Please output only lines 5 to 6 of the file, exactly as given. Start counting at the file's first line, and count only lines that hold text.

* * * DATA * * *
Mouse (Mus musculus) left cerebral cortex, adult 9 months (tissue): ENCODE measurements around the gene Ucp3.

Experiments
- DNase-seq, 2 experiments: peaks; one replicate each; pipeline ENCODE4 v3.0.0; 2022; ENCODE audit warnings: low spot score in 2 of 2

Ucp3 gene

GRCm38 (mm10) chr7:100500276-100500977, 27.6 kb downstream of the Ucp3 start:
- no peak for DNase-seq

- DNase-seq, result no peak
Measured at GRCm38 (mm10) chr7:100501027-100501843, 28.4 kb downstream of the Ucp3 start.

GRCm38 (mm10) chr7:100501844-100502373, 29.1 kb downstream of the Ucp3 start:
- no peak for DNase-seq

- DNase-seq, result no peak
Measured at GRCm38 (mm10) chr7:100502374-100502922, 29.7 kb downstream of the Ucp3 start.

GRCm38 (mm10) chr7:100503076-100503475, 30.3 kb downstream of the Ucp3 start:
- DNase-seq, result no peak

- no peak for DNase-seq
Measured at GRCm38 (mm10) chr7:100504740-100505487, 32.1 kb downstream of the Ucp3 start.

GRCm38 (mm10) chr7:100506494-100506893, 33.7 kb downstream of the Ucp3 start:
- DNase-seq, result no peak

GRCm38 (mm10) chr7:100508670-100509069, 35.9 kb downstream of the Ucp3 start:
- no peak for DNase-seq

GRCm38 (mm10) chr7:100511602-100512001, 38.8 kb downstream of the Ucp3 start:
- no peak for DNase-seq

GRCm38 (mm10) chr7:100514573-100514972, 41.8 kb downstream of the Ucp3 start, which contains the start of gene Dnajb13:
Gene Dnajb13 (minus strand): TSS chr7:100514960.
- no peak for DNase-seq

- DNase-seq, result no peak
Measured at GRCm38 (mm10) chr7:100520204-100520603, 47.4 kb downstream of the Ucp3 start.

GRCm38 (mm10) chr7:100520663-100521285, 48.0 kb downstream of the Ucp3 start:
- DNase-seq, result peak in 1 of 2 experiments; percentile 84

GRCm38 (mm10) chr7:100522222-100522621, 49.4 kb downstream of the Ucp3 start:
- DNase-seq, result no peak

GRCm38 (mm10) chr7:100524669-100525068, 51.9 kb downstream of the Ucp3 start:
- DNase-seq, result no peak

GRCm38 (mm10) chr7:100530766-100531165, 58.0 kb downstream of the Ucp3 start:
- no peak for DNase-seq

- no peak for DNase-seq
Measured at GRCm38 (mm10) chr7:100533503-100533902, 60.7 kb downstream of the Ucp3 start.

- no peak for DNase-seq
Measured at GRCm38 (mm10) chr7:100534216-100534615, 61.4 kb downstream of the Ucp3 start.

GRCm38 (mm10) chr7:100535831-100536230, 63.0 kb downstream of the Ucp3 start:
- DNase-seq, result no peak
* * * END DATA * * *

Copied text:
GRCm38 (mm10) chr7:100500276-100500977, 27.6 kb downstream of the Ucp3 start:
- no peak for DNase-seq